Howard is their personal savior in many cases.
An eye-catching sample of diverse inventory greets customers as they saunter down Ensler’s narrow aisles:
Shades galore in every size, shape and color; lamp bases like vases and ginger jars; another classified as an “ashtray lamp” (an antique that needs to be rewired-selling for $850) a “banquet lamp,” (originally oil burning, but converted to electrical) a “stainless steel lamp," and a unique Hollywood “movie camera lamp,” that’s NOT for sale, by the way, but on display as an eye-catcher in the store window.
“It was a special gift to me,” Howard said.
From the moment a customer crosses Ensler Lighting’s threshold, Howard’s autographed space resonates with personality. His warmth and willingness to satisfy the needs of each and every individual without time constraints is glaringly apparent.
I waited patiently as he meticulously researched catalog listings for a tiny part in a 1960s glass shade fixture. The customer turned out to be a regular and praised Howard to the sky.
“He treats everyone kindly and dispenses great advice.”
Kudos rose to choir level among those I interviewed.
So how did the Ensler business get started? Howard was a good historian.
“My mother, Elaine Ensler, began selling antiques prior to 1973.
“At first she sold her stuff at shopping malls, but later started a collective of 10 people who rented space at 1501 Solano.”
What was there before?
“An automobile garage with a small attached lending library. Phil Wood, a publisher of note, had put in flooring, lighting, a bathroom, etc. and obtained commercial zoning.”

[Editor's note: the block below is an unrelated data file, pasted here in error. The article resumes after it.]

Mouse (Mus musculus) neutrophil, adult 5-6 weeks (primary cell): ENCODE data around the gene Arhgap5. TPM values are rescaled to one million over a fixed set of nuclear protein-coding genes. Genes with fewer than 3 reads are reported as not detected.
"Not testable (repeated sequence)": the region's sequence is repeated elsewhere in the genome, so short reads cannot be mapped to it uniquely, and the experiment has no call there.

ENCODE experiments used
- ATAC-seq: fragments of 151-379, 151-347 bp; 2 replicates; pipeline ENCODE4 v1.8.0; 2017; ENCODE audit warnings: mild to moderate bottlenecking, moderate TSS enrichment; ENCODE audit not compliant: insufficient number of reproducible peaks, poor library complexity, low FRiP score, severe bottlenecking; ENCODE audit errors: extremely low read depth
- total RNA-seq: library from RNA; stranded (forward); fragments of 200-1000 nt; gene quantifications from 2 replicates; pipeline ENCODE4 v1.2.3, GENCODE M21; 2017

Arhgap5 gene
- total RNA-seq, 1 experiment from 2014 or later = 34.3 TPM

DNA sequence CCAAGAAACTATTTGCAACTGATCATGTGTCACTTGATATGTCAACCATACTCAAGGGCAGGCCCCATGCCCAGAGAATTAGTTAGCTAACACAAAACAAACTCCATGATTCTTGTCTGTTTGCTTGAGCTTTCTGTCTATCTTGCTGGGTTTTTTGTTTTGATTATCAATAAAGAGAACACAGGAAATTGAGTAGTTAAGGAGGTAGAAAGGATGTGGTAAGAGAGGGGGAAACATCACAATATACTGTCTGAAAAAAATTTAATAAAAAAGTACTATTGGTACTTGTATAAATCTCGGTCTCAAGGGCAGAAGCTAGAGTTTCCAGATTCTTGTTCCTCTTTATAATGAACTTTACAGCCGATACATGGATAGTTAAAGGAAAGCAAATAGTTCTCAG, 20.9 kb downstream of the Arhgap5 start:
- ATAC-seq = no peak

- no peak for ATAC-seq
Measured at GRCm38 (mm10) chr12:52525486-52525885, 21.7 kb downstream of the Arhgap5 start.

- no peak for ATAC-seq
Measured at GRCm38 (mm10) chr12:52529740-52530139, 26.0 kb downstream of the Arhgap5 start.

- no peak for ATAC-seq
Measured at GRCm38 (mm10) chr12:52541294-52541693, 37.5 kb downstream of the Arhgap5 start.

What exactly did your mother sell?
“She not only stocked antique items, but she restored and sold lighting fixtures and lamps with my help.
“I’d been selling electrical supplies in L.A. so I could source parts for mom’s repairs. She restored, refurbished, fixed, put shades, glass, etc. on her antiques and then put them up for sale.
According to Howard, after his mother’s passing, he eventually purchased the business from his brothers and now partners with “George” in repairing and restoring lamps.
“George comes in quite early and leaves by 3 p.m. I work from 12 p.m. to 6 p.m. Wednesday through Saturday (the store hours, to be exact).
Why the attenuated schedule?
Howard says customers usually start the day well past the early morning, and besides he and George need adequate repair time.
Ensler emphasizes that he manages the store and does the buying in addition to making repairs.
Two banner headlines at Ensler’s website give an apt description of the establishment and its customer-centered philosophy.
“It’s a service oriented, retail lighting business with over 35 years of experience and customer loyalty."
“We maintain the largest selection of Lamp Parts and Lighting Hardware in Northern California, with over 1500 distinct items in stock.”
To be sure, Ensler Lighting illuminates a path to a museum of items you might otherwise never see in Berkeley or elsewhere, so please hurry up and visit!
Howard will treat you like a member of the family.